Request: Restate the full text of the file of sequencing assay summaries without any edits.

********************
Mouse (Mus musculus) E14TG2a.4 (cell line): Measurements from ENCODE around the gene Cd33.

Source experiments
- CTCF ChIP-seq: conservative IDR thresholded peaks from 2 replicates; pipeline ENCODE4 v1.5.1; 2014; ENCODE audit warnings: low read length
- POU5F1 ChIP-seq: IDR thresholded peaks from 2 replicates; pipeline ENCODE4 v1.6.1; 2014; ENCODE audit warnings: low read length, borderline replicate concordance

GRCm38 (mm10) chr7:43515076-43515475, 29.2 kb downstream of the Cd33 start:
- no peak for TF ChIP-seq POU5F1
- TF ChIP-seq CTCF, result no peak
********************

Mouse (Mus musculus) E14TG2a.4 (cell line): Measurements from ENCODE around the gene Cd33.

Source experiments
- CTCF ChIP-seq: conservative IDR thresholded peaks from 2 replicates; pipeline ENCODE4 v1.5.1; 2014; ENCODE audit warnings: low read length
- POU5F1 ChIP-seq: IDR thresholded peaks from 2 replicates; pipeline ENCODE4 v1.6.1; 2014; ENCODE audit warnings: low read length, borderline replicate concordance

GRCm38 (mm10) chr7:43515076-43515475, 29.2 kb downstream of the Cd33 start:
- no peak for TF ChIP-seq POU5F1
- TF ChIP-seq CTCF, result no peak